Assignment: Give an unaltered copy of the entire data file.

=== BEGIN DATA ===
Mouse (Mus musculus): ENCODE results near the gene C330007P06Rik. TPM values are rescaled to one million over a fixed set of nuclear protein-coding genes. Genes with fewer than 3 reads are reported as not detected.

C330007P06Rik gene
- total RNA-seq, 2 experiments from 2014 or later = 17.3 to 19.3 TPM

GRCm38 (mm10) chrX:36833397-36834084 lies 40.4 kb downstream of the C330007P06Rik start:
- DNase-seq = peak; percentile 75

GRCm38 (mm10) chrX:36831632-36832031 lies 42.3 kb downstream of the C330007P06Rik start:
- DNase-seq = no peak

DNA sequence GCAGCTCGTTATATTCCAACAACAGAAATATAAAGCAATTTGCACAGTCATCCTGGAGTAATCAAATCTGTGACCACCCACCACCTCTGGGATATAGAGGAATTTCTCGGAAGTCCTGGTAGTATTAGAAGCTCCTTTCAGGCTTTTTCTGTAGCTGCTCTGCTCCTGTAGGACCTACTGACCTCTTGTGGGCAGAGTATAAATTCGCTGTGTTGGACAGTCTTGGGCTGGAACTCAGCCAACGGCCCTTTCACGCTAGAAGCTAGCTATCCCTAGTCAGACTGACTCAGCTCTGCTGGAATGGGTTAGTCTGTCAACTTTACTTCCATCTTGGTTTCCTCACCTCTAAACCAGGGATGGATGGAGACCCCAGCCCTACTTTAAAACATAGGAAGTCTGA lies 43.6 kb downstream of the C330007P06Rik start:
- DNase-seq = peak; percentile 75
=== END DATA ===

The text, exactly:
Mouse (Mus musculus): ENCODE results near the gene C330007P06Rik. TPM values are rescaled to one million over a fixed set of nuclear protein-coding genes. Genes with fewer than 3 reads are reported as not detected.

C330007P06Rik gene
- total RNA-seq, 2 experiments from 2014 or later = 17.3 to 19.3 TPM

GRCm38 (mm10) chrX:36833397-36834084 lies 40.4 kb downstream of the C330007P06Rik start:
- DNase-seq = peak; percentile 75

GRCm38 (mm10) chrX:36831632-36832031 lies 42.3 kb downstream of the C330007P06Rik start:
- DNase-seq = no peak

DNA sequence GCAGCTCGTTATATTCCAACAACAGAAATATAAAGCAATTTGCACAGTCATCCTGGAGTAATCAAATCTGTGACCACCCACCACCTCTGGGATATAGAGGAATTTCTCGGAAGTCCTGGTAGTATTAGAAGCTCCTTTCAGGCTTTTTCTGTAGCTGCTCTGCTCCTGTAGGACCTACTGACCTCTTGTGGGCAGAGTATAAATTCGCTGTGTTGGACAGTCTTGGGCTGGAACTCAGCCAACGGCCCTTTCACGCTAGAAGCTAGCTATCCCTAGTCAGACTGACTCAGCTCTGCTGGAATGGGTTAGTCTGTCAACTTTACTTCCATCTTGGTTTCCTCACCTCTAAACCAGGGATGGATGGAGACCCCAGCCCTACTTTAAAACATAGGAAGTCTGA lies 43.6 kb downstream of the C330007P06Rik start:
- DNase-seq = peak; percentile 75